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Pre-Hospital Blood Transfusion: A Pro-Con Debate
In the clinical domain of trauma management, exsanguination is the leading mechanism of patient mortality. The prompt restoration of intravascular volume and oxygen carrying capacity with blood products is central to mitigating the risk of death and the clinical sequelae of hemorrhagic shock. In the military setting, blood products are often administered to trauma victims during transport given the unpredictability of transferring them to emergency care facilities in austere environments. This has prompted the question of whether immediate blood transfusion for trauma victims should be initiated prior to hospital arrival in the civilian sector. A pro-con debate in this issue of Anesthesia & Analgesia considers the merits and disadvantages of such an approach which are summarized in this infographic. Randomized controlled trials are often unrealistic in the trauma setting and as such, much of the literature addressing pre-hospital transfusion practice is retrospective, observational, underpowered, and of low sample size. Additionally, conclusions from military data can only be marginally extrapolated to the civilian demographic given the stark differences between the two groups. Nonetheless, important questions such as whether the practice observes higher rates of transfusion reactions or wastage of blood products have been explored. Based on available data, these concerns have not been compelling enough to create stop gaps in the practice of pre-hospital transfusion. What is underscored by the authors of this debate is that the timeliness of blood product administration is likely the most important factor in determining patient outcomes rather than the setting of transfusion. Consequently, pre-hospital transfusion may significantly benefit trauma patients when longer transit times to medical centers are expected. The reader is encouraged to review the cited articles for a full scope of understanding of these concepts.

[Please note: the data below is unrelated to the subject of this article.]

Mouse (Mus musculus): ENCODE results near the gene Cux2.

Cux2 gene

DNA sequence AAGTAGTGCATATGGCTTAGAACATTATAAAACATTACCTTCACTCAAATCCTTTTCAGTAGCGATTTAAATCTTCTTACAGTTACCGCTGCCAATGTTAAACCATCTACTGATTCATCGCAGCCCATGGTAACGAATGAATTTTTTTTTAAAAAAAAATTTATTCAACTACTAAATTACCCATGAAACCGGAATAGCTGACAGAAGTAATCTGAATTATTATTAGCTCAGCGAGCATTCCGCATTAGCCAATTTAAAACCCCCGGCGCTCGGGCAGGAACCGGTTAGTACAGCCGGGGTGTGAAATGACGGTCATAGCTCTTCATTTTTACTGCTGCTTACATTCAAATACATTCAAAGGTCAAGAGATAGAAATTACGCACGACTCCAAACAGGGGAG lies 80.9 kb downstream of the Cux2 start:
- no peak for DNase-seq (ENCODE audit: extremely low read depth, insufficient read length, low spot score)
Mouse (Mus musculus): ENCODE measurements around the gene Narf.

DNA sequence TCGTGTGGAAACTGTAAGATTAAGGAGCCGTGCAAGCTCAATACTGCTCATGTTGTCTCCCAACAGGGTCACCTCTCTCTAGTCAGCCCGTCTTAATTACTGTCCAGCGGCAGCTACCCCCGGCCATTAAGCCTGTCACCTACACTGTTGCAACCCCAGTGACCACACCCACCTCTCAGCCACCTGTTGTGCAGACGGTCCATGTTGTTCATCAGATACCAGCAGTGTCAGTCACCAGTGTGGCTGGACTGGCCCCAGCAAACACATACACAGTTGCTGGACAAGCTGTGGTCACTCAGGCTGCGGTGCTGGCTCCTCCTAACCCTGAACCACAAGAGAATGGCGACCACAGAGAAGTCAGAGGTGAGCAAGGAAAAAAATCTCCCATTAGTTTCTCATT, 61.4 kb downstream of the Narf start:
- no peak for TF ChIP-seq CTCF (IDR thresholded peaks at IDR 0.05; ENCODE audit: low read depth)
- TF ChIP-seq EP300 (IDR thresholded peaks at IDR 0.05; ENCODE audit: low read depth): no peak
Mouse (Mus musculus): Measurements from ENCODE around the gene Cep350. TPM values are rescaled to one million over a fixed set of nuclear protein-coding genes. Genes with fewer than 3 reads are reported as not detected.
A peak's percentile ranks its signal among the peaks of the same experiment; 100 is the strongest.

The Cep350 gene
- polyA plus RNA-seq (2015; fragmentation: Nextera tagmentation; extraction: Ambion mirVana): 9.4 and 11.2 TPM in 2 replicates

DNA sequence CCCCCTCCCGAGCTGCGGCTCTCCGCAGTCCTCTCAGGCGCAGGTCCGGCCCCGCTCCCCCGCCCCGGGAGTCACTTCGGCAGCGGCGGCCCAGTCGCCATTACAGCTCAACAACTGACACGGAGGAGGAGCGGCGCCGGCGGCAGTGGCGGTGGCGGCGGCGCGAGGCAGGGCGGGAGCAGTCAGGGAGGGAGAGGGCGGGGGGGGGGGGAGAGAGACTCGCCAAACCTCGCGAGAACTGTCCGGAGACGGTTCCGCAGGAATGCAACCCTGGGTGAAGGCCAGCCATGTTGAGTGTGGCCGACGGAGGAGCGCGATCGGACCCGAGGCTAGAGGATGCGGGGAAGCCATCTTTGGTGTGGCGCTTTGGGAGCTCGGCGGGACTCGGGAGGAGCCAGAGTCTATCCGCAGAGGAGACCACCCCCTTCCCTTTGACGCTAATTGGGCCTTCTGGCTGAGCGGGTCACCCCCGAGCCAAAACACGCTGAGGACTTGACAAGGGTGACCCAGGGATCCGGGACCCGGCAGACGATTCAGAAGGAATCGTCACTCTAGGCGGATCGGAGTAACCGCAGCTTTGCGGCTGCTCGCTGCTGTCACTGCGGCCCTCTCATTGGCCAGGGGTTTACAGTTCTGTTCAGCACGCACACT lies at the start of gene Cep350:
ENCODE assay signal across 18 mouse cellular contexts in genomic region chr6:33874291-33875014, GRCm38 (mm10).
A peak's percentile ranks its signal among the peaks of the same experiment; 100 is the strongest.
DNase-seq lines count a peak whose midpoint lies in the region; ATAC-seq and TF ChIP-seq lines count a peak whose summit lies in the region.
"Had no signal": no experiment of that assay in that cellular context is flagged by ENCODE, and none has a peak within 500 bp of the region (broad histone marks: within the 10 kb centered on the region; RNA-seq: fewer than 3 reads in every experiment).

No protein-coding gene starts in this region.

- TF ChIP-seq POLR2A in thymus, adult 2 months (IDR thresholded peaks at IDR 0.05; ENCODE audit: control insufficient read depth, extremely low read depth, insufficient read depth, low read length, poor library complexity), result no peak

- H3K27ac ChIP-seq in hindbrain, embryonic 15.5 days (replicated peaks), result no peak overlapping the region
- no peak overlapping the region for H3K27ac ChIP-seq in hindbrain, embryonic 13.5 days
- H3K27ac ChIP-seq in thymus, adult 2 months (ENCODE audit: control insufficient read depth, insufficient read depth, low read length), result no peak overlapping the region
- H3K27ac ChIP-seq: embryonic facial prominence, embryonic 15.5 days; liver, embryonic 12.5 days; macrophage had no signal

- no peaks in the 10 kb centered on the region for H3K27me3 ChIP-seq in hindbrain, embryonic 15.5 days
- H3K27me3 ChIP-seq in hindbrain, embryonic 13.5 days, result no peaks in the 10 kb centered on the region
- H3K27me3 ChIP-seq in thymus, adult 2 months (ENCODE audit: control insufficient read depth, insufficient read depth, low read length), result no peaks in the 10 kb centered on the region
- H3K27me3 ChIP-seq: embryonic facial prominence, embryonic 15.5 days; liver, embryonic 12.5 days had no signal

1. Dudaryk R, et al. Pro-con debate: pre-hospital blood transfusion – should it be adopted for Civilian Trauma? Anesth Analg. 2022;134:678–682.
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2. Csete ME. Pre-hospital blood transfusion for severe trauma: translating experience from the military to the civilian setting is not always straightforward. Anesth Analg. 2022;134:675–677.